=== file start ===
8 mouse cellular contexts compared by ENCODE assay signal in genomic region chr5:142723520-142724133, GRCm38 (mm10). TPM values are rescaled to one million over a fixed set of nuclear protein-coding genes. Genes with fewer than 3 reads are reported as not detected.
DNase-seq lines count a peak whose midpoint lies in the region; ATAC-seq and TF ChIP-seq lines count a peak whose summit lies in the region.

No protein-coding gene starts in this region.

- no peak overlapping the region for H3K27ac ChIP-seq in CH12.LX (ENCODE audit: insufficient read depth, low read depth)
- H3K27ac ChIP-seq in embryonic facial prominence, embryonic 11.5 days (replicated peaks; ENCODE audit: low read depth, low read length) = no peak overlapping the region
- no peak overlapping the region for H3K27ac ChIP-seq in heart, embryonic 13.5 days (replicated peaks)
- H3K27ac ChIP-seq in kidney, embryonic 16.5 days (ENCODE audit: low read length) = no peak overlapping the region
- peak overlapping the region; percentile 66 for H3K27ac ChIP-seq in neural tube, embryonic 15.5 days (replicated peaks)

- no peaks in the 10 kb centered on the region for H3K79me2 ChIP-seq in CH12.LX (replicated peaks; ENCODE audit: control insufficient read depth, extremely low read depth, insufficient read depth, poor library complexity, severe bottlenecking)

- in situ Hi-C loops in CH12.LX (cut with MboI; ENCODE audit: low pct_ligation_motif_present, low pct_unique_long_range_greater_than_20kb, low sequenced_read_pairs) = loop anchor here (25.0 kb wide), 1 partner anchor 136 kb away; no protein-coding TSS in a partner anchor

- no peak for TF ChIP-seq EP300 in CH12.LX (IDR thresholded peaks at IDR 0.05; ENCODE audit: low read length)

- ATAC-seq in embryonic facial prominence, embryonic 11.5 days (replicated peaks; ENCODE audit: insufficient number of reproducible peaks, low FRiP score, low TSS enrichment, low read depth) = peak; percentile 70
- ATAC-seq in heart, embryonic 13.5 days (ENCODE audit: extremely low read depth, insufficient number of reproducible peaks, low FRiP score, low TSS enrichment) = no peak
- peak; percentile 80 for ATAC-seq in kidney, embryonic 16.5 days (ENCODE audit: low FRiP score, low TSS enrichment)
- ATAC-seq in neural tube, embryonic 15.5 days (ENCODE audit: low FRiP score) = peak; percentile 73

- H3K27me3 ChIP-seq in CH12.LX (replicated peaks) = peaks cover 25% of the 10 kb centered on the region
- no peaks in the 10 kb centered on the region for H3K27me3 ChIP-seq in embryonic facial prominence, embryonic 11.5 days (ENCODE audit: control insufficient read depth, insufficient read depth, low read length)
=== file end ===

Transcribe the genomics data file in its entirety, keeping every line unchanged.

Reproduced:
8 mouse cellular contexts compared by ENCODE assay signal in genomic region chr5:142723520-142724133, GRCm38 (mm10). TPM values are rescaled to one million over a fixed set of nuclear protein-coding genes. Genes with fewer than 3 reads are reported as not detected.
DNase-seq lines count a peak whose midpoint lies in the region; ATAC-seq and TF ChIP-seq lines count a peak whose summit lies in the region.

No protein-coding gene starts in this region.

- no peak overlapping the region for H3K27ac ChIP-seq in CH12.LX (ENCODE audit: insufficient read depth, low read depth)
- H3K27ac ChIP-seq in embryonic facial prominence, embryonic 11.5 days (replicated peaks; ENCODE audit: low read depth, low read length) = no peak overlapping the region
- no peak overlapping the region for H3K27ac ChIP-seq in heart, embryonic 13.5 days (replicated peaks)
- H3K27ac ChIP-seq in kidney, embryonic 16.5 days (ENCODE audit: low read length) = no peak overlapping the region
- peak overlapping the region; percentile 66 for H3K27ac ChIP-seq in neural tube, embryonic 15.5 days (replicated peaks)

- no peaks in the 10 kb centered on the region for H3K79me2 ChIP-seq in CH12.LX (replicated peaks; ENCODE audit: control insufficient read depth, extremely low read depth, insufficient read depth, poor library complexity, severe bottlenecking)

- in situ Hi-C loops in CH12.LX (cut with MboI; ENCODE audit: low pct_ligation_motif_present, low pct_unique_long_range_greater_than_20kb, low sequenced_read_pairs) = loop anchor here (25.0 kb wide), 1 partner anchor 136 kb away; no protein-coding TSS in a partner anchor

- no peak for TF ChIP-seq EP300 in CH12.LX (IDR thresholded peaks at IDR 0.05; ENCODE audit: low read length)

- ATAC-seq in embryonic facial prominence, embryonic 11.5 days (replicated peaks; ENCODE audit: insufficient number of reproducible peaks, low FRiP score, low TSS enrichment, low read depth) = peak; percentile 70
- ATAC-seq in heart, embryonic 13.5 days (ENCODE audit: extremely low read depth, insufficient number of reproducible peaks, low FRiP score, low TSS enrichment) = no peak
- peak; percentile 80 for ATAC-seq in kidney, embryonic 16.5 days (ENCODE audit: low FRiP score, low TSS enrichment)
- ATAC-seq in neural tube, embryonic 15.5 days (ENCODE audit: low FRiP score) = peak; percentile 73

- H3K27me3 ChIP-seq in CH12.LX (replicated peaks) = peaks cover 25% of the 10 kb centered on the region
- no peaks in the 10 kb centered on the region for H3K27me3 ChIP-seq in embryonic facial prominence, embryonic 11.5 days (ENCODE audit: control insufficient read depth, insufficient read depth, low read length)